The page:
Kamel Heus at ThycoticCentrify explains how it’s possible to meet the dual challenge of simplifying access and protecting against threats
Providing secure server access for authorised IT staff, whilst simultaneously protecting against malicious threats and hackers who want to steal your data, is the double-edged sword facing every organisation.
When it comes to secure server access, less really is more. The days of granting an IT administrator unfettered access are disappearing and now best practice demands that access for all users should be via a clean, reliable source. For optimum ongoing security, admins can record user activity, or at the very least, monitor users to detect any suspicious activity.
Security teams would be wise to move from unlimited access towards a least privilege approach based on identity and just enough, just-in-time access. Occasionally an administrator may require access via a local admin account, but this is rare. Access can be granted to admins using a unique account assigned to them with user-specific privileges.
The right privileged access tools
Choosing the right privileged access tools can yield a host of benefits. A privileged access management system designed to empower ‘least privilege’ and ‘ease-of-use’ ends up ticking multiple boxes. As well as successfully protecting against data theft, it can also help your organisation meet compliance requirements, and mitigate against damage via an exploited privileged account.
Another spin-off benefit is that by reducing the complexity normally associated with managing privileged accounts, you can improve efficiencies and thus gain better productivity.
Making access for all IT staff easy, without bypassing security controls, is a question of selecting the right strategy and tools. The key points to consider are whether to choose a native or web browser client; provide login via an admin account or shared account; or choose a cloud SaaS service or an on-site server gateway for access.
The right decisions for your security needs
Choosing between a browser-based portal or a native remote access client is often a highly scrutinised decision. A browser-based portal is the most popular go-to option, and it tends to satisfy the most users. It offers everything required to serve a rising user base and increasing back-end business content and data.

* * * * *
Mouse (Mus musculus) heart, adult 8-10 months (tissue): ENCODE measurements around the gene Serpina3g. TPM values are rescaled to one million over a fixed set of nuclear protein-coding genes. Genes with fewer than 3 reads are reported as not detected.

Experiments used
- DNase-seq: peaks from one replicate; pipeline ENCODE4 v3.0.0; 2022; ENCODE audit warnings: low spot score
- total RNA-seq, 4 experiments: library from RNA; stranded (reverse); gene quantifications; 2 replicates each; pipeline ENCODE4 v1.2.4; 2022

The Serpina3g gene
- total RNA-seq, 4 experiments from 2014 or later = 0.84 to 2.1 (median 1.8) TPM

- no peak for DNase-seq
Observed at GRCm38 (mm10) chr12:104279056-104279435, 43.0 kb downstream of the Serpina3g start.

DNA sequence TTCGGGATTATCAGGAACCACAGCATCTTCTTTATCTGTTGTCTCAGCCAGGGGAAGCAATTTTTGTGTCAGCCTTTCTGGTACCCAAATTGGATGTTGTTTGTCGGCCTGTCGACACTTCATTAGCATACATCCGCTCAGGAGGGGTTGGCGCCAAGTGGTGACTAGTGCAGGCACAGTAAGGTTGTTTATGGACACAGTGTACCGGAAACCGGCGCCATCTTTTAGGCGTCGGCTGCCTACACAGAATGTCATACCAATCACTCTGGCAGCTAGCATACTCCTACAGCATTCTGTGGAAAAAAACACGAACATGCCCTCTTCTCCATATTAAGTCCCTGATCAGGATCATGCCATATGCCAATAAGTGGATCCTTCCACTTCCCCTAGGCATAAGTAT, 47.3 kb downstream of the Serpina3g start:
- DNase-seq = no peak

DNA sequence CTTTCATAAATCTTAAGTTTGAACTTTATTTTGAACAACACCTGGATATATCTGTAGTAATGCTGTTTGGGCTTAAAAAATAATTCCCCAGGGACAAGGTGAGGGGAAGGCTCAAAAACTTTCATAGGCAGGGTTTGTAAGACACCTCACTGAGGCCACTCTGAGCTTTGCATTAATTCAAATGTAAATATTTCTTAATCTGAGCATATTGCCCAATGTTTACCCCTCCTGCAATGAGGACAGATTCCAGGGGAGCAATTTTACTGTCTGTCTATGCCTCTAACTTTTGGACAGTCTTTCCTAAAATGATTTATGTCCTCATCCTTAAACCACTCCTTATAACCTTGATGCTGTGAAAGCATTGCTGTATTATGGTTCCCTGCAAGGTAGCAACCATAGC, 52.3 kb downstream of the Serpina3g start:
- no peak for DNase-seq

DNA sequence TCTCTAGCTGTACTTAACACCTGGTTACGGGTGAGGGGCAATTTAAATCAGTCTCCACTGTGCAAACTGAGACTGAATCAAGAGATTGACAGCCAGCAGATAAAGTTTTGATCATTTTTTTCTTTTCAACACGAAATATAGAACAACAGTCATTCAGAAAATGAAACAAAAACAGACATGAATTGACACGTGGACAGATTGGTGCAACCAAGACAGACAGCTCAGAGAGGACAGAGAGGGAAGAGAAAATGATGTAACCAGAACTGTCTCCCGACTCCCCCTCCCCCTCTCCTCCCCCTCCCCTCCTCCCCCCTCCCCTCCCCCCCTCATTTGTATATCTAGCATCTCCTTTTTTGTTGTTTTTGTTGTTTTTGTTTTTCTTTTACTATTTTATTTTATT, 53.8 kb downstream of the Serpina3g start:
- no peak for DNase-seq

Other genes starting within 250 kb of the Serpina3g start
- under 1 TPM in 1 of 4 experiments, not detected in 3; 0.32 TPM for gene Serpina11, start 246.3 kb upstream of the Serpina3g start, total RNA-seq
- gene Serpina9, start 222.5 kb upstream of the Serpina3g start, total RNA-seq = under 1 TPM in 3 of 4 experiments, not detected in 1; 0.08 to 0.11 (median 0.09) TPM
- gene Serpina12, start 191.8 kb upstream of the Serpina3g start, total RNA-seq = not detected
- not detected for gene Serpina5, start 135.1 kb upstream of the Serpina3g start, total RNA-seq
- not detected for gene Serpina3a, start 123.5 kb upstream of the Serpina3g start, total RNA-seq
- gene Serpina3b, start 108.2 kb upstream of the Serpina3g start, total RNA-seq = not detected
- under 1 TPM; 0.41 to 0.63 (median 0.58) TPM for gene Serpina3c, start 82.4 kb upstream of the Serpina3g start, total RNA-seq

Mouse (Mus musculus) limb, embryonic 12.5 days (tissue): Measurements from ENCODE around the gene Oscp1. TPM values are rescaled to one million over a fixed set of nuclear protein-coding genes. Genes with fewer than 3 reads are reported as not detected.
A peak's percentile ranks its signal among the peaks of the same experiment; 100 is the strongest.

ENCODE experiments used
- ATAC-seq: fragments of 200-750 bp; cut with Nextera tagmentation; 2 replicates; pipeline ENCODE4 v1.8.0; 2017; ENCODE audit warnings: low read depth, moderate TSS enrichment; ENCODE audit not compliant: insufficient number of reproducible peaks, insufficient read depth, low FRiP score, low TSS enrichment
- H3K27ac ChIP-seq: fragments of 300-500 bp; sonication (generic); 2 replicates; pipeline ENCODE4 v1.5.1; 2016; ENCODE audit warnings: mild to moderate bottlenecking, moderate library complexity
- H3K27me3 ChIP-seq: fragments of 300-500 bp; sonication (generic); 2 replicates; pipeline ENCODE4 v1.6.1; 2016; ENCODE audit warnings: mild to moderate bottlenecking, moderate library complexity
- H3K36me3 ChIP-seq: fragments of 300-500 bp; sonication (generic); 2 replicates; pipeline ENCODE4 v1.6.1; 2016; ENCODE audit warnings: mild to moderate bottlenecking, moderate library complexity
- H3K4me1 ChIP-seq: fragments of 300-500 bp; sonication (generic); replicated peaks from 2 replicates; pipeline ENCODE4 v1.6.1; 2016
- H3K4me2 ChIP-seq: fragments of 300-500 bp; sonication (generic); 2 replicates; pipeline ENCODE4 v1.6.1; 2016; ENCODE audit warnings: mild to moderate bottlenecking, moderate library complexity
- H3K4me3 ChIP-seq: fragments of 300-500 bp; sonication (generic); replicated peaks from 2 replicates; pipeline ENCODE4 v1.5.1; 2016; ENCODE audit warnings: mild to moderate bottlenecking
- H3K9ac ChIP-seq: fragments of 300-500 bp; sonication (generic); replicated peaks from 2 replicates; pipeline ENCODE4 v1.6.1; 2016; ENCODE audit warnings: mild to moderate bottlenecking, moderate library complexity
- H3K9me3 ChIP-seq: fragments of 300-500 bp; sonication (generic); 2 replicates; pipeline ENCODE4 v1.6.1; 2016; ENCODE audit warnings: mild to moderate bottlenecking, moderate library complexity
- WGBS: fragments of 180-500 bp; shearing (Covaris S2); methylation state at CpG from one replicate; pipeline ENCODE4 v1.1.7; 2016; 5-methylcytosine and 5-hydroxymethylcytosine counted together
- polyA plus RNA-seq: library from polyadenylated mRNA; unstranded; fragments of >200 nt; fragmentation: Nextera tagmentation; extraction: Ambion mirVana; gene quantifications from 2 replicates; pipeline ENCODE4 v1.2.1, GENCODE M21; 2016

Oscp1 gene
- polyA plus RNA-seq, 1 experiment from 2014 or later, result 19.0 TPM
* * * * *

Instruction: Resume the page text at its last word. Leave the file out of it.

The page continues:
It’s also often the easiest solution – it doesn’t require anything on the workstation, not even network connectivity. This model works well for staff in a remote or hybrid working pattern, or outsourced IT with temporary access.
There are scenarios where IT staff would prefer to use their native remote access client, but this does pose a specific set of challenges: the networking required makes the connectivity very difficult without granting the user a VPN connection – which conflicts with firewall settings. If their workstation’s native client cannot perform the DNS lookup, then it won’t even establish the connection.
One fix is to find a solution that can act as a jump host, or ‘jump server’ – which has a capacity to accept inbound connections, and then find the local systems in order to enable and track user login and record sessions.
But what about when an administrator wants to use a native client to Remote Desktop Protocol (RDP) instead of using a browser?
In this scenario, the most robust solution will remove all obstacles to privileged access, making every option available according to administrator preference – enforcing the security required whilst also simplifying access to IT staff.
The two options that enable the most choice are:
- Using a native client to access a specific target without going via a central portal. Both the client and the target will usually have firewalls and there may be one or more hardware firewalls. IT can use a jump host to broker the connection for the user to the target. “Use-my-account” (UMA) support is useful here: once the user authenticates to a cloud service, they may wish to use their own account to log into a target machine.
- Organisations can also opt to enable a single pane of glass to work for both cloud-based PAM in addition to traditional break glass scenarios. For example, should an IT administrator break glass or just log on as normal and use privilege elevation? With permissions this is possible and can be done via a browser on a laptop, workstation, or even a tablet or mobile device, and doesn’t require connectivity to any of the target systems.
Both these options are as simple as choosing a client, selecting network connectivity, and picking an identity.
Whether an organisation provides privileged access management tools tends to depend on whether it prioritises security or ease-of-access. If it doesn’t provide them, IT staff will inevitably develop creative ways to work around existing security best practices to suit their preferences. They want ease of use and access, just as business owners do, and will gravitate to their normal practice and processes, whether or not these align with security protocols.
Given the rapidly escalating security threats in our digital world, it’s a dance with disaster for IT staff to circumvent implementing privileged access management. And the more automated and mature a privilege management implementation, the more effective it will be for both condensing attack surface, mitigating against attack and streamlining work processes.
Kamel Heus is VP of EMEA at ThycoticCentrify
Main image courtesy of iStockPhoto.com